Over a four-day period, two local peace officers were arrested in Bloomingburg — one for domestic violence and the other for driving under the influence.
Charles A. Boyer, a new Washington C.H. Police Department officer, was arrested Friday morning on a domestic violence charge. Then on Monday, Bruce Stolsenberg, a deputy with the Fayette County Sheriff’s Office, was charged with driving under the influence after he lost control of his vehicle on State Route 38 near Cargill in Bloomingburg.
Boyer has been fired from the police department and Stolsenberg has been placed on administrative leave.
A warrant was issued for Boyer’s arrest after a 20-year-old woman reported Thursday that she was assaulted by Boyer at their home, 32 Academy St. in Bloomingburg. According to reports, at around 4 a.m. Thursday following an argument, the victim was retrieving her personal effects from Boyer’s vehicle when Boyer allegedly dragged her from the vehicle by her feet and legs.
The victim claimed she was injured as a result of being dragged across their gravel driveway. The argument continued inside the home and the victim said that Boyer, 23, threatened to “burn her house down if she made a complaint with the sheriff’s office,” reports said.
Following the verbal altercation, Boyer reportedly left the residence. The next day at 11:43 a.m., Fayette County Sheriff’s Office deputies located Boyer in his vehicle and made a traffic stop on Route 38 at Brock Road. Boyer was arrested on the warrant for a first-degree misdemeanor count of domestic violence.
Boyer was hired to the police department May 4 and was still on his one-year probationary period that new officers must undergo. He received his peace officer certification from Clark State Community College.
Officers are “at-will employees” until completion of the probationary period. They may be discharged at any time and have no right to grievance, procedure or appeal to the civil service board.
“In the short time we had him here, (Boyer) was doing a good job as a police officer and had good interaction with the community and other officers,” said Washington Police Chief Brian Hottinger. “However, we can’t control what happens in someone’s personal life. After I found out what had happened, I recommended to the city manager that he be dismissed. It’s an unfortunate situation.”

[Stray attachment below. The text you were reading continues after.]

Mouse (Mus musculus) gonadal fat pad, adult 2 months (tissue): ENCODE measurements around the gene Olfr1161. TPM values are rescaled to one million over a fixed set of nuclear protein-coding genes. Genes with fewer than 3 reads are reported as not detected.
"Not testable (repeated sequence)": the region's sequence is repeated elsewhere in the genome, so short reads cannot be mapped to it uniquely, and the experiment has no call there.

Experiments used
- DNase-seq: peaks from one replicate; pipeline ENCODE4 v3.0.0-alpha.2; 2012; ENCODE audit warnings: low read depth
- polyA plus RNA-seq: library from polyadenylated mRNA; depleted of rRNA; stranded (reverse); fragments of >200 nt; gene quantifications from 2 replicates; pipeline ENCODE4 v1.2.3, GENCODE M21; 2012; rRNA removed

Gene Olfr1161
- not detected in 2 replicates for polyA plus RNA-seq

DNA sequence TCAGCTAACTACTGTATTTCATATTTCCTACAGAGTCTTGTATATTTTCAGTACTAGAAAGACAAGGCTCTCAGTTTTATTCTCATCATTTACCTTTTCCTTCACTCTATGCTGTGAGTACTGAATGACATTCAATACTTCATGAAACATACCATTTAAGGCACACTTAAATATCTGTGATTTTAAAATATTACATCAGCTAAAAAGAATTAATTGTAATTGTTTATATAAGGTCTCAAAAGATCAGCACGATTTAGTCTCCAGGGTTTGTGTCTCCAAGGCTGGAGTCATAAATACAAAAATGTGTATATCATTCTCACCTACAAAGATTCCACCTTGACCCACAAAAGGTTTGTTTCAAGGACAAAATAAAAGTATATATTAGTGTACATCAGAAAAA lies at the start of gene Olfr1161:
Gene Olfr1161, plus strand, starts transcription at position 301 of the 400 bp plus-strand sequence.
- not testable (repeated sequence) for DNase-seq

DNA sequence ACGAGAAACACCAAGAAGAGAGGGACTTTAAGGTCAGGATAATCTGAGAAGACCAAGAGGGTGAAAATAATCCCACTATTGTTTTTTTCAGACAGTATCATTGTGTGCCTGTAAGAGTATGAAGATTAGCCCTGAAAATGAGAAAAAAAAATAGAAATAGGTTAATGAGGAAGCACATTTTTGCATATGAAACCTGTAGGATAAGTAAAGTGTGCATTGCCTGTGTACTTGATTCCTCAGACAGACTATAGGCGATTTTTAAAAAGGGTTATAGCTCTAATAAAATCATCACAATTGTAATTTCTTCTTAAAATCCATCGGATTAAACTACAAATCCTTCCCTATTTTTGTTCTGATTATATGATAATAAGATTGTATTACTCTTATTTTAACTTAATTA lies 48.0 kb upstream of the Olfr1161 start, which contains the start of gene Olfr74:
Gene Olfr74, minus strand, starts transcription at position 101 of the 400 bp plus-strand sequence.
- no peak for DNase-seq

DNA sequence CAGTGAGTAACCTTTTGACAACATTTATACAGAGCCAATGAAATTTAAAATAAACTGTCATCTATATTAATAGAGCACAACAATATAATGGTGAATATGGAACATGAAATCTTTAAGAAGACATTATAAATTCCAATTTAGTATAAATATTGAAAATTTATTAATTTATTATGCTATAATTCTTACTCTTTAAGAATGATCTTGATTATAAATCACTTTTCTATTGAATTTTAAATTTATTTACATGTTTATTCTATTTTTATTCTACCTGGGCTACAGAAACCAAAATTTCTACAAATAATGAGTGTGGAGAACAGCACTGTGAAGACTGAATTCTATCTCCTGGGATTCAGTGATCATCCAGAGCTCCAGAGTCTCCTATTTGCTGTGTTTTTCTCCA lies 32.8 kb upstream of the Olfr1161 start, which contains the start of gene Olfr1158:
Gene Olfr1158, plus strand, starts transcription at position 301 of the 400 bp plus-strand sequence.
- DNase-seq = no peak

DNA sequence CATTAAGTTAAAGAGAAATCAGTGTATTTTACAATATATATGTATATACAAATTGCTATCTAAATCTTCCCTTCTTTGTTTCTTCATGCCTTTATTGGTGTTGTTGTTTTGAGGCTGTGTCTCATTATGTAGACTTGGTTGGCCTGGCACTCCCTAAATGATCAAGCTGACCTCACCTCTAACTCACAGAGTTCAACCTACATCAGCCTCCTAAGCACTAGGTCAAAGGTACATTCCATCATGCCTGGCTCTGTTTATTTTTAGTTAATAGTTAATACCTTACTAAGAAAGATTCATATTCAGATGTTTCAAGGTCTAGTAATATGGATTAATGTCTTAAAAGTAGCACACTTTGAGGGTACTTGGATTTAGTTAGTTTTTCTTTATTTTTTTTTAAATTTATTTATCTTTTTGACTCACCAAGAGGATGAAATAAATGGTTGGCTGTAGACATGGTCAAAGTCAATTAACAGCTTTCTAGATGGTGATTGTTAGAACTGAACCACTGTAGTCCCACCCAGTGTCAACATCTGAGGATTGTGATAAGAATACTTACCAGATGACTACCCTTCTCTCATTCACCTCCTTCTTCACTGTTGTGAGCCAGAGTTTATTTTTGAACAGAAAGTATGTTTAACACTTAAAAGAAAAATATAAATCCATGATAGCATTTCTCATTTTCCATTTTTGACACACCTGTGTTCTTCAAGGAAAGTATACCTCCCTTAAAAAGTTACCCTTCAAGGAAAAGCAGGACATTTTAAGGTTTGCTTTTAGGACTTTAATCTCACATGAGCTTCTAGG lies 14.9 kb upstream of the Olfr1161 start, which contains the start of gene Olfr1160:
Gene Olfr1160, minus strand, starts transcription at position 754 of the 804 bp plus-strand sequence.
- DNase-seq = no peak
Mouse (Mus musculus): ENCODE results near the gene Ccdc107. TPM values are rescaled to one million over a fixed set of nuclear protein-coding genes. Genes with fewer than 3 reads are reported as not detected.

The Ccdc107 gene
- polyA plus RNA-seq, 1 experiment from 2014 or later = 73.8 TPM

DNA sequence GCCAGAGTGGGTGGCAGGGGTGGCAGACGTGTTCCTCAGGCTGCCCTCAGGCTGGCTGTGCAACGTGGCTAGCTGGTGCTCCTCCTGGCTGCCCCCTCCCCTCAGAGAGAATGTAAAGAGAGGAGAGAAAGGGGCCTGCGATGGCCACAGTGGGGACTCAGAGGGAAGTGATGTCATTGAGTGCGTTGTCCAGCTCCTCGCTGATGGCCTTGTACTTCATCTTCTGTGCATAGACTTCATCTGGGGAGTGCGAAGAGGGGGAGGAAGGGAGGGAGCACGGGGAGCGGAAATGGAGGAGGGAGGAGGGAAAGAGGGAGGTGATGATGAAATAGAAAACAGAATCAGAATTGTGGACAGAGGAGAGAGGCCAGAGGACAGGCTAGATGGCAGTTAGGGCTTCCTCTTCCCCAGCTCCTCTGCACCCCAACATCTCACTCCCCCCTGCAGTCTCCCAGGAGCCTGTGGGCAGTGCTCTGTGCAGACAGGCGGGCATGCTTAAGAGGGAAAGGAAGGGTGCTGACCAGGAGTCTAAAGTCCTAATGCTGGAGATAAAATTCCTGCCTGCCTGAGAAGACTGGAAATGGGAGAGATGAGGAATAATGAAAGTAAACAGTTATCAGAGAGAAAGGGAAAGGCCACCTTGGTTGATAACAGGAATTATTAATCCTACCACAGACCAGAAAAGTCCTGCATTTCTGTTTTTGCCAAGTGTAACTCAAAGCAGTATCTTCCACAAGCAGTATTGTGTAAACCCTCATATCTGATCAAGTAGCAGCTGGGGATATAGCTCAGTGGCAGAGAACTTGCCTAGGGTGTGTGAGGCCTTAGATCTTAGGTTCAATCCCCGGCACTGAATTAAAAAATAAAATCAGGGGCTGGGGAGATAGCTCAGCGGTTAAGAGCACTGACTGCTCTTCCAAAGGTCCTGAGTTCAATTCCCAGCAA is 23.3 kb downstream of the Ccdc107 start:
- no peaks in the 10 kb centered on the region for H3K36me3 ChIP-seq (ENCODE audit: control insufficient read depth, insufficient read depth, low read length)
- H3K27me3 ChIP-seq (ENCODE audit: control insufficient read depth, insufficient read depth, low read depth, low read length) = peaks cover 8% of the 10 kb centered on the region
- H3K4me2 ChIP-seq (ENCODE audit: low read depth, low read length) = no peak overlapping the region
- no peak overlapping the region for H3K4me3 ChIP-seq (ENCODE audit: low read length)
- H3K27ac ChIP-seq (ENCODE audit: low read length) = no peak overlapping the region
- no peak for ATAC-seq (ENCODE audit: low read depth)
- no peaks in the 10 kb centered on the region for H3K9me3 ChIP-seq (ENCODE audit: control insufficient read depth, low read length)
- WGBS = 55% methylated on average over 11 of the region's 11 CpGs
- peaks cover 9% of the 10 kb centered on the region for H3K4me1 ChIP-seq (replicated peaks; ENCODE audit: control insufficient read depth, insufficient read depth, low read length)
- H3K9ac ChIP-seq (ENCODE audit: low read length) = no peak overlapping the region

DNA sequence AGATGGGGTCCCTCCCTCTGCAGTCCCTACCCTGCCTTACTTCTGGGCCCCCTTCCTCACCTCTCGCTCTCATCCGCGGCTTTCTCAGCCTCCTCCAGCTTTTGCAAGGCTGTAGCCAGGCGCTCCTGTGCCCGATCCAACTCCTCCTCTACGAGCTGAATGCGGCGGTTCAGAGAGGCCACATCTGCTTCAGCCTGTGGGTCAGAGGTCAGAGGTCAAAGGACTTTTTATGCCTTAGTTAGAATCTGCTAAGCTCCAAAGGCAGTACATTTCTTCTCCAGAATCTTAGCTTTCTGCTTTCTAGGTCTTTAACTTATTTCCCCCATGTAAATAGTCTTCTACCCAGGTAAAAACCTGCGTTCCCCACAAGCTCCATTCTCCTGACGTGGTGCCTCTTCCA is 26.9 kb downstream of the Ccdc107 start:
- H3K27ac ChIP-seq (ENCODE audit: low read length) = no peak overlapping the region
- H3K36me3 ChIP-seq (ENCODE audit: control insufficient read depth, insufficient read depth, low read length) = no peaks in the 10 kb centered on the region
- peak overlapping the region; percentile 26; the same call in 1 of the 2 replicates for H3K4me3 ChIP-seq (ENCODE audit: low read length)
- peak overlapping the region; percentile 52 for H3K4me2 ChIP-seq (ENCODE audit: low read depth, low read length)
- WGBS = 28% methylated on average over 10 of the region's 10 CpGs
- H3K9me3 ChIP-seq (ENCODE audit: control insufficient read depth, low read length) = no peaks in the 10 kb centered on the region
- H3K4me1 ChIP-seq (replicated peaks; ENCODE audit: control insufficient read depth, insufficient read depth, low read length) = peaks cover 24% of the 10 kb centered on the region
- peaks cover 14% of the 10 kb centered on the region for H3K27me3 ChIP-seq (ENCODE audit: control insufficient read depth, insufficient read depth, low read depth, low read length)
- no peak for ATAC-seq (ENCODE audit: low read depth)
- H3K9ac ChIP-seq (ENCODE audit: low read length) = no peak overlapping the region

Stolsenberg, who was off-duty at the time of his accident Monday, was reportedly driving his personal vehicle, a 1994 Chevrolet Suburban, westbound on State Route 38 near Cargill when he lost control of the vehicle. It traveled off the right side of the roadway into the ditch, struck a fire hydrant and overturned before coming to rest, according to Fayette County Sheriff Vernon Stanforth.
Stolsenberg reportedly suffered minor injuries during the crash, was checked by Fayette County EMS personnel, but refused treatment. During the FCSO investigation, Stolsenberg was found to be under the influence of alcohol, Stanforth said. According to reports, his blood-alcohol content was at .147. It is illegal in the state of Ohio to drive with a BAC of .08 or above.
After being charged with OVI, Stolsenberg was placed on administrative leave, which is paid leave, pending further disciplinary action. “The charge of OVI will be handled by the courts accordingly as it is with any other citizen,” said Stanforth. “He’ll receive his due process. Our disciplinary process is completely separate and will be handled by our office. Bruce has been a very good officer for many years, but in this instance made a mistake.”
Stolsenberg was an officer with the Washington Police Department from 1989-2011 before retiring. He joined the Fayette County Sheriff’s Office as a full-time deputy in 2014.
Reach Ryan Carter at 740-313-0352 or on Twitter @rywica